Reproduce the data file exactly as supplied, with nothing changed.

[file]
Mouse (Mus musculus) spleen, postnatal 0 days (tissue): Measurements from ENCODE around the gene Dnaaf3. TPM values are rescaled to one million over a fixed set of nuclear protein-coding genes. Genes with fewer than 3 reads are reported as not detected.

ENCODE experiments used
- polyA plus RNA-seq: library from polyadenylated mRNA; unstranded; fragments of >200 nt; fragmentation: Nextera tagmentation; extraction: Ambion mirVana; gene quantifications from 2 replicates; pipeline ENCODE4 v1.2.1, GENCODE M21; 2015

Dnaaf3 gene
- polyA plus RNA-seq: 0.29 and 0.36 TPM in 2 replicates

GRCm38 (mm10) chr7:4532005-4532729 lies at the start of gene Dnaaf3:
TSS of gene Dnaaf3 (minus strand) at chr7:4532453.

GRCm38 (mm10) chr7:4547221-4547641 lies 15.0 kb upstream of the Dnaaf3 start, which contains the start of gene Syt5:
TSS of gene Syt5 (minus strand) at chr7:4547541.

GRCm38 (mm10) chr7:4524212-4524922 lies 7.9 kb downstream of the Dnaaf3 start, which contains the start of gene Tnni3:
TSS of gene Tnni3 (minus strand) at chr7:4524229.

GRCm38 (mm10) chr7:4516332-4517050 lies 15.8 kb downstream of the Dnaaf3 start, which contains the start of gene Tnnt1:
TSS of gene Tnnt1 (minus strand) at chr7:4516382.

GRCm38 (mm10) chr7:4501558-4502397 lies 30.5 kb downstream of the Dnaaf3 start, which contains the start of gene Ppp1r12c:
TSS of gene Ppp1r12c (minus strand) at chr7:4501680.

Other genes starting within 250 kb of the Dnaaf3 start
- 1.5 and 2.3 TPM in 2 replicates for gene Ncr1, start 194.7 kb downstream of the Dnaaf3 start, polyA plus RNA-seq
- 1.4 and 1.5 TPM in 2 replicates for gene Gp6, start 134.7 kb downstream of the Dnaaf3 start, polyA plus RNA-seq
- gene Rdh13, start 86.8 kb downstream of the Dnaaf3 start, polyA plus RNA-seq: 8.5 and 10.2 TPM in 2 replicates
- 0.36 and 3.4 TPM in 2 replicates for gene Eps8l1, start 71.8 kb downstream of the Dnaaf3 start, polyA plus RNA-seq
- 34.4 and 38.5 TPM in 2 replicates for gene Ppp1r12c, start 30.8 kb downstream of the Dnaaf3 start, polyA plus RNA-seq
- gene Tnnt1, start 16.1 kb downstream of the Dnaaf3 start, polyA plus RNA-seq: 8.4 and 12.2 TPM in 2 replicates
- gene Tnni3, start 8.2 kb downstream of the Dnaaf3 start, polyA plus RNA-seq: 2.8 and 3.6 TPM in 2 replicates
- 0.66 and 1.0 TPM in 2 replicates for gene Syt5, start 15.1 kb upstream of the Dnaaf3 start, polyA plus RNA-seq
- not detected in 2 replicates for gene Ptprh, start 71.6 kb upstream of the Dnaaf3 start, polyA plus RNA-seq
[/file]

Mouse (Mus musculus) spleen, postnatal 0 days (tissue): Measurements from ENCODE around the gene Dnaaf3. TPM values are rescaled to one million over a fixed set of nuclear protein-coding genes. Genes with fewer than 3 reads are reported as not detected.

ENCODE experiments used
- polyA plus RNA-seq: library from polyadenylated mRNA; unstranded; fragments of >200 nt; fragmentation: Nextera tagmentation; extraction: Ambion mirVana; gene quantifications from 2 replicates; pipeline ENCODE4 v1.2.1, GENCODE M21; 2015

Dnaaf3 gene
- polyA plus RNA-seq: 0.29 and 0.36 TPM in 2 replicates

GRCm38 (mm10) chr7:4532005-4532729 lies at the start of gene Dnaaf3:
TSS of gene Dnaaf3 (minus strand) at chr7:4532453.

GRCm38 (mm10) chr7:4547221-4547641 lies 15.0 kb upstream of the Dnaaf3 start, which contains the start of gene Syt5:
TSS of gene Syt5 (minus strand) at chr7:4547541.

GRCm38 (mm10) chr7:4524212-4524922 lies 7.9 kb downstream of the Dnaaf3 start, which contains the start of gene Tnni3:
TSS of gene Tnni3 (minus strand) at chr7:4524229.

GRCm38 (mm10) chr7:4516332-4517050 lies 15.8 kb downstream of the Dnaaf3 start, which contains the start of gene Tnnt1:
TSS of gene Tnnt1 (minus strand) at chr7:4516382.

GRCm38 (mm10) chr7:4501558-4502397 lies 30.5 kb downstream of the Dnaaf3 start, which contains the start of gene Ppp1r12c:
TSS of gene Ppp1r12c (minus strand) at chr7:4501680.

Other genes starting within 250 kb of the Dnaaf3 start
- 1.5 and 2.3 TPM in 2 replicates for gene Ncr1, start 194.7 kb downstream of the Dnaaf3 start, polyA plus RNA-seq
- 1.4 and 1.5 TPM in 2 replicates for gene Gp6, start 134.7 kb downstream of the Dnaaf3 start, polyA plus RNA-seq
- gene Rdh13, start 86.8 kb downstream of the Dnaaf3 start, polyA plus RNA-seq: 8.5 and 10.2 TPM in 2 replicates
- 0.36 and 3.4 TPM in 2 replicates for gene Eps8l1, start 71.8 kb downstream of the Dnaaf3 start, polyA plus RNA-seq
- 34.4 and 38.5 TPM in 2 replicates for gene Ppp1r12c, start 30.8 kb downstream of the Dnaaf3 start, polyA plus RNA-seq
- gene Tnnt1, start 16.1 kb downstream of the Dnaaf3 start, polyA plus RNA-seq: 8.4 and 12.2 TPM in 2 replicates
- gene Tnni3, start 8.2 kb downstream of the Dnaaf3 start, polyA plus RNA-seq: 2.8 and 3.6 TPM in 2 replicates
- 0.66 and 1.0 TPM in 2 replicates for gene Syt5, start 15.1 kb upstream of the Dnaaf3 start, polyA plus RNA-seq
- not detected in 2 replicates for gene Ptprh, start 71.6 kb upstream of the Dnaaf3 start, polyA plus RNA-seq